Publications by authors named "Alessia Nardangeli"

6 Publications

  • Page 1 of 1

Pretreatment MRI Radiomics Based Response Prediction Model in Locally Advanced Cervical Cancer.

Diagnostics (Basel) 2021 Mar 31;11(4). Epub 2021 Mar 31.

Fondazione Policlinico Universitario "Agostino Gemelli" IRCCS, 00168 Roma, Italy.

The aim of this study was to create a radiomics model for Locally Advanced Cervical Cancer (LACC) patients to predict pathological complete response (pCR) after neoadjuvant chemoradiotherapy (NACRT) analysing T2-weighted 1.5 T magnetic resonance imaging (MRI) acquired before treatment start. Patients with LACC and an International Federation of Gynecology and Obstetrics stage from IB2 to IVA at diagnosis were retrospectively enrolled for this study. All patients underwent NACRT, followed by radical surgery; pCR-assessed on surgical specimen-was defined as absence of any residual tumour. Finally, 1889 features were extracted from MR images; features showing statistical significance in predicting pCR at the univariate analysis were selected following an iterative method, which was ad-hoc developed for this study. Based on this method, 15 different classifiers were trained considering the most significant features selected. Model selection was carried out using the area under the receiver operating characteristic curve (AUC) as target metrics. One hundred eighty-three patients from two institutions were analysed. The model, showing the highest performance with an AUC of 0.80, was the random forest method initialised with default parameters. Radiomics appeared to be a reliable tool in pCR prediction for LACC patients undergoing NACRT, supporting the identification of patient risk groups, which paves treatment pathways tailored according to the predicted outcome.
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http://dx.doi.org/10.3390/diagnostics11040631DOI Listing
http://www.ncbi.nlm.nih.gov/pmc/articles/PMC8066099PMC
March 2021

Outcomes and toxicities of re-irradiation for prostate cancer: A systematic review on behalf of the Re-Irradiation Working Group of the Italian Association of Radiotherapy and Clinical Oncology (AIRO).

Cancer Treat Rev 2021 Apr 8;95:102176. Epub 2021 Mar 8.

Department of Radiological, Radiotherapy and Hematology Sciences, Fondazione Policlinico Universitario "A. Gemelli", Catholic University of Sacred Heart, Via della Pineta Sacchetti, 217, 00168 Rome, Italy.

Aims: The best therapeutic approach for local relapses of previously irradiated prostate cancer (PC) is still not defined. Re-irradiation (Re-I) could offer a chance of cure for highly selected patients, although high quality evidences are lacking. The aim of our study is to provide a literature review on efficacy and safety of Re-I.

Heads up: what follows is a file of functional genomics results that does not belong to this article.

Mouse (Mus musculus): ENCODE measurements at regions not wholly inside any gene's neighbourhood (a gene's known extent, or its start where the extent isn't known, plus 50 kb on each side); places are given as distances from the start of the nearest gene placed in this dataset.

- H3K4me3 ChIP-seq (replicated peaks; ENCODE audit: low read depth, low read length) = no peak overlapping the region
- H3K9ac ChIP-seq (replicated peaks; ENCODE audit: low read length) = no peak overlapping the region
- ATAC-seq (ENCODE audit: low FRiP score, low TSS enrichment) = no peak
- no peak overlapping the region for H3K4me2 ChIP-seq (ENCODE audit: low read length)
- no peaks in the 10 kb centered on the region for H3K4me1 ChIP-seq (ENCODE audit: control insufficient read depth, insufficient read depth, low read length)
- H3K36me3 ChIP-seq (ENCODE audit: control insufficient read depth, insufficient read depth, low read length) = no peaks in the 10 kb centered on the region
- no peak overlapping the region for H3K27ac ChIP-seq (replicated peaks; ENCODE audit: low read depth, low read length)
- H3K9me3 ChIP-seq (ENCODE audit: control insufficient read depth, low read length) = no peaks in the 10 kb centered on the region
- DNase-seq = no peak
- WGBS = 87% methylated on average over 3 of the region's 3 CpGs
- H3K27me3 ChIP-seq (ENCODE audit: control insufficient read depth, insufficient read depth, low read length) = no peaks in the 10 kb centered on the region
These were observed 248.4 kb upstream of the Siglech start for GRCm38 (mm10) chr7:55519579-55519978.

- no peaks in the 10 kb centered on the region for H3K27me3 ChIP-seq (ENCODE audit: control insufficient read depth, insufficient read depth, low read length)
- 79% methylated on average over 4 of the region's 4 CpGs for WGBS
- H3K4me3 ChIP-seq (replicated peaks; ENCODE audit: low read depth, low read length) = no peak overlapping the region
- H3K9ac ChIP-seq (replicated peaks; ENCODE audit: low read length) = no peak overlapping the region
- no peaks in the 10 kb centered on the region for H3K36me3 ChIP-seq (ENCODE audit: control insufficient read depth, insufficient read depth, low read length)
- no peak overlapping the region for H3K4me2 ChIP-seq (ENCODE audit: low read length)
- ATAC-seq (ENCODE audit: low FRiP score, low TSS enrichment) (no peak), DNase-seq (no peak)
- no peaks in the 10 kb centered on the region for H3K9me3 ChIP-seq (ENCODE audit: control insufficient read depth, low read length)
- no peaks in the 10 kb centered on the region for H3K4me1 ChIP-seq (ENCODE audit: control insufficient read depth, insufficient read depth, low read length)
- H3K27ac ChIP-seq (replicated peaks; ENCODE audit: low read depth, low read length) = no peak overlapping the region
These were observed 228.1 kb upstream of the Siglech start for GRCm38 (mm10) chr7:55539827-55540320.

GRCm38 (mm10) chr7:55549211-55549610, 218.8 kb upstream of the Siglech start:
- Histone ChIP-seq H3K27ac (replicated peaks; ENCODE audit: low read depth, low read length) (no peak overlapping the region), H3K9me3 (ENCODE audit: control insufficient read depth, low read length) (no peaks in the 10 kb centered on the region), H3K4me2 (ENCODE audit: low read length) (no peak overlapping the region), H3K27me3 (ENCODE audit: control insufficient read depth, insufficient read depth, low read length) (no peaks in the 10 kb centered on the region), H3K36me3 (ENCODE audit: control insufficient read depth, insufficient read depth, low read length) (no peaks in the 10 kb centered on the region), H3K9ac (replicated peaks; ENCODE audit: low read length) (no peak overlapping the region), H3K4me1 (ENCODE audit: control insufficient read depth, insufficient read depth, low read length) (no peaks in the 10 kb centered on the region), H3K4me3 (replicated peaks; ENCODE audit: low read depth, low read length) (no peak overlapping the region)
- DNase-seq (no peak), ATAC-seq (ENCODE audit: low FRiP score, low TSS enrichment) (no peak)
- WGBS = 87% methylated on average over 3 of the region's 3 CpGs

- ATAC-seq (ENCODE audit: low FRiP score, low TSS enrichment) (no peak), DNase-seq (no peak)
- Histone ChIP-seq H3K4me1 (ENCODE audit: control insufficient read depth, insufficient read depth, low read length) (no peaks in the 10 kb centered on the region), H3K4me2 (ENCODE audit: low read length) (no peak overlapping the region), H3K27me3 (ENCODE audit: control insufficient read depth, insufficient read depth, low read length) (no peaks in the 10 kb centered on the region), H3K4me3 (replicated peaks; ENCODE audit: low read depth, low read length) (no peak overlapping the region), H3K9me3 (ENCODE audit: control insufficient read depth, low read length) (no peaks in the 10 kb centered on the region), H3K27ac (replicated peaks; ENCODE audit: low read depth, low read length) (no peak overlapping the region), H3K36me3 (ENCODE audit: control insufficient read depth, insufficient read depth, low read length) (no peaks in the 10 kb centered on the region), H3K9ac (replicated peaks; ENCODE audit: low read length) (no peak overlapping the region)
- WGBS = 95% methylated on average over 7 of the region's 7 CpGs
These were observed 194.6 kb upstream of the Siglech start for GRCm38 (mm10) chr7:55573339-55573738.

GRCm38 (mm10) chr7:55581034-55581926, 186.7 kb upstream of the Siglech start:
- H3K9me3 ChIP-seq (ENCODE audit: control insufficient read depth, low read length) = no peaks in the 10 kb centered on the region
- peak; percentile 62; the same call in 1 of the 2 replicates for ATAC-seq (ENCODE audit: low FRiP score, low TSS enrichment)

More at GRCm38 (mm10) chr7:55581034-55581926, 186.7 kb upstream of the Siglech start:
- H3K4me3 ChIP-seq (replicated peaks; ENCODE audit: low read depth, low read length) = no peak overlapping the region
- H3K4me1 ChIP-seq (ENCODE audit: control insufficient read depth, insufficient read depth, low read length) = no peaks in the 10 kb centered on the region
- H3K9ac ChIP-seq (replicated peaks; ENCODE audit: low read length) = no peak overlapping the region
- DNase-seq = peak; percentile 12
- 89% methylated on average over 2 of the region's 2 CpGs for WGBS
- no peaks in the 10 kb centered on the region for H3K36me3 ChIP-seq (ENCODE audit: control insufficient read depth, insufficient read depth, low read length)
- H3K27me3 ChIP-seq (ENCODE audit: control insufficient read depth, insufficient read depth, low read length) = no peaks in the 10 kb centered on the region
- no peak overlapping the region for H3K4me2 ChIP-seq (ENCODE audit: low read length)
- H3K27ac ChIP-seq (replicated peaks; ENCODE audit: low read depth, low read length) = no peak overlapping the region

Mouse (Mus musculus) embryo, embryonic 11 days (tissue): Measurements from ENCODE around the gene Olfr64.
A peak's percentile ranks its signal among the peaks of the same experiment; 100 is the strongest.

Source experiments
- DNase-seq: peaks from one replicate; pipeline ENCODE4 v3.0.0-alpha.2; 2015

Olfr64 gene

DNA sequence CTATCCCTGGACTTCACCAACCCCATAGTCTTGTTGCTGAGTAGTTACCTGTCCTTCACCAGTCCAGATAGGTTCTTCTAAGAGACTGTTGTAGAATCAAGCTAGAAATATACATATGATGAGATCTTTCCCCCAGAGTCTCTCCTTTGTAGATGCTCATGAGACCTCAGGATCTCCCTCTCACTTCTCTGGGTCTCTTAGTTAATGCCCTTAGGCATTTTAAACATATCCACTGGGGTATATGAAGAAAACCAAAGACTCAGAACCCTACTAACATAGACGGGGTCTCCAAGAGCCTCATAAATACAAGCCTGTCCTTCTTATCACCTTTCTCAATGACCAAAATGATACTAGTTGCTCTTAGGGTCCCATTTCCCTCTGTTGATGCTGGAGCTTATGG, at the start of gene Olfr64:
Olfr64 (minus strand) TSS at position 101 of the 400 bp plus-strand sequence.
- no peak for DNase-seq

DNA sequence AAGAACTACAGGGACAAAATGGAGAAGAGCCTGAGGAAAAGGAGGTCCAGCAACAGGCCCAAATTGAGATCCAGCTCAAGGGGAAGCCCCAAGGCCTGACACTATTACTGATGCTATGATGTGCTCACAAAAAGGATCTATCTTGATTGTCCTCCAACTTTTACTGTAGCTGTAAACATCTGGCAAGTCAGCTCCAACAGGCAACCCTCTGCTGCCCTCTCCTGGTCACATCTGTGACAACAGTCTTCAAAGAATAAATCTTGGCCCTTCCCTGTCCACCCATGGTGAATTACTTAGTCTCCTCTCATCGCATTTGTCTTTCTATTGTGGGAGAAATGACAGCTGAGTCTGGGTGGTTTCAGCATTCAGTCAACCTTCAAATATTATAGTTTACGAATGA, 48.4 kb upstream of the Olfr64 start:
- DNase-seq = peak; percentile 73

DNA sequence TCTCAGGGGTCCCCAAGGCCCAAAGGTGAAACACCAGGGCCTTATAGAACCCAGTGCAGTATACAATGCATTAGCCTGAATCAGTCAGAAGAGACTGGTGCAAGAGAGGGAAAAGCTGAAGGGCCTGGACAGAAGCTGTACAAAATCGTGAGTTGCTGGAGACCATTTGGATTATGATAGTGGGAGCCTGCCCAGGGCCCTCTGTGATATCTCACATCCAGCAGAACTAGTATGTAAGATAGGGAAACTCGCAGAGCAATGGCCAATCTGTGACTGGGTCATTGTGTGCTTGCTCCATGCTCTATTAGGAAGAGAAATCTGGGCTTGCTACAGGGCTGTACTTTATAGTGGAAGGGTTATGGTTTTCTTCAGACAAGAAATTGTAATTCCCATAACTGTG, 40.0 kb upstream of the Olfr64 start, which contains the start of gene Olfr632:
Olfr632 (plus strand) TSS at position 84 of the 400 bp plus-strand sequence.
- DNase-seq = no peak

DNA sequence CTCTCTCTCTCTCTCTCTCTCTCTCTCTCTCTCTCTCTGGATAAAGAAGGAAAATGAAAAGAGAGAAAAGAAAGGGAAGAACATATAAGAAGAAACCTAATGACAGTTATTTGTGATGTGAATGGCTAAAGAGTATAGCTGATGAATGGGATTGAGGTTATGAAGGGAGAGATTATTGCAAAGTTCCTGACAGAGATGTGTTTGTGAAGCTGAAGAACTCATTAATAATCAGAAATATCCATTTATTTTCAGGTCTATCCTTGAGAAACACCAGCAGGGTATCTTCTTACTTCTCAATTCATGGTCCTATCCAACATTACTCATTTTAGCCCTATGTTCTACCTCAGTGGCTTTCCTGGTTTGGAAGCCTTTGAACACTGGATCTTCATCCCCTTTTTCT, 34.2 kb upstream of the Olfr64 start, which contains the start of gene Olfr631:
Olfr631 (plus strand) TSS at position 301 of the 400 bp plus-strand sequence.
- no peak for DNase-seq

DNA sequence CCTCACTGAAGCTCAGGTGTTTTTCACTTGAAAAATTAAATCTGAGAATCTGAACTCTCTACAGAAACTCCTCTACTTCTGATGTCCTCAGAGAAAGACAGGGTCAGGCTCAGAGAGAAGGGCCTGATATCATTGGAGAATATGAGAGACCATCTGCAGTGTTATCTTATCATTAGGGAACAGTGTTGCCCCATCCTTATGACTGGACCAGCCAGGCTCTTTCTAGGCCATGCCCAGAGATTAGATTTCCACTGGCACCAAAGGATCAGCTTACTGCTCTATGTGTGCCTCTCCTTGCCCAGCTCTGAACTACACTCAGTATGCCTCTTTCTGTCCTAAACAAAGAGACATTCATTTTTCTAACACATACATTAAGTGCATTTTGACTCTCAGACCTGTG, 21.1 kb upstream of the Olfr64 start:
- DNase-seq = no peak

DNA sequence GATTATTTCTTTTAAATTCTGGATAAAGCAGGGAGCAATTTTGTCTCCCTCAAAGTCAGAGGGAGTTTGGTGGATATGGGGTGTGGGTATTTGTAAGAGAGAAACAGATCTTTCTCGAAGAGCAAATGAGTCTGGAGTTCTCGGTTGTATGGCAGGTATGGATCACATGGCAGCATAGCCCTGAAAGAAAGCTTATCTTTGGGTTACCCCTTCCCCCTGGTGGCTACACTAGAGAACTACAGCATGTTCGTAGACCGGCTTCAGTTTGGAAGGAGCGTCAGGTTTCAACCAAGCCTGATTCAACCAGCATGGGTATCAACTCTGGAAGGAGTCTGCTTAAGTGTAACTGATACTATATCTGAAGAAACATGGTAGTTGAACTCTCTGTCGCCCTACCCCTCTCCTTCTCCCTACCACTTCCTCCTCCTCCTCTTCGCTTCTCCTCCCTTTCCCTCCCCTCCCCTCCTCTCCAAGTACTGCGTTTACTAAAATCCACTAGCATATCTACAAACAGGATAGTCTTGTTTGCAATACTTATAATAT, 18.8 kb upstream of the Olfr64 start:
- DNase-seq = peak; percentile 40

Methods: Only studies where Re-I field overlaps with previous radiotherapy were considered. To determine 2 and 4 years overall mortality (OM), 2 and 4 years biochemical failure (BF) and pooled acute and late G ≥ 3 toxicities rate, a meta-analysis over single arm study was performed.

Results: Thirty-eight studies with 1194 patients were included. Median follow-up from Re-I was 30 months (10-94 months). Brachytherapy (BRT) was the most used Re-I technique (27 studies), followed by Stereotactic Body Radiotherapy (SBRT) (9) and External Beam Radiation Therapy (EBRT) (2). Re-I prescription doses ranged from 19 Gy in single HDR fraction to 145 Gy (interstitial BRT). The pooled 2 and 4 years OM rates were 2.1% (95%CI:1.1-3.7%, P < 0.001) and 12.5% (95%CI:8.1-19.5%; P < 0.001). The pooled 2 years BF rate was 24% (95% CI: 19.1-30.2%, P < 0.001). The pooled 4 years BF was 35.6% (95% CI: 28.7-44.3%, P < 0.001). The pooled result of G ≥ 3 acute toxicity was 1.4% (95%CI: 0.7-3%, P < 0.001). One hundred and three G ≥ 3 late adverse events were reported, with a pooled result of G ≥ 3 late toxicity of 8.7% (95%CI: 5.8-13%, P < 0.001).

Conclusions: Re-I of local failures from PC showed promising OM and biochemical control rates with a safe toxicity profile.
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http://dx.doi.org/10.1016/j.ctrv.2021.102176DOI Listing
April 2021

Hypofractionated sequential radiotherapy boost: a promising strategy in inoperable locally advanced pancreatic cancer patients.

J Cancer Res Clin Oncol 2021 Mar 1;147(3):661-667. Epub 2020 Oct 1.

Università Cattolica del Sacro Cuore, Roma, Italy.

Purpose: To investigate the potential benefits of a hypofractionated radiotherapy boost (HRB) after chemotherapy (CT) and concomitant chemoradiotherapy (CRT) in locally advanced pancreatic cancer (LAPC) patients. Primary endpoints were early and late toxicity, local control (LC) and pain-free progression (PFP) assessment. Two-years overall survival (OS), metastasis-free survival (MFS) and disease-free survival (DFS) were secondary endpoints.

Materials And Methods: Patients (pts) affected by unresectable non-metastatic LAPC, previously treated with CT and CRT in upfront or sandwich setting, were selected for sequential HRB. Total prescribed dose was 30 Gy in 5 fractions (fr) to pancreatic primary lesion. Dose de-escalation was allowed in case of failure in respecting organs at risk constraints. Early and late toxicity were assessed according to CTCAE v.4.0 classification. The Kersh-Hazra scale was used for pain assessment. Local Control, PFP, MFS and DFS were calculated from the date of HRB to the date of relapse or the date of the last follow-up.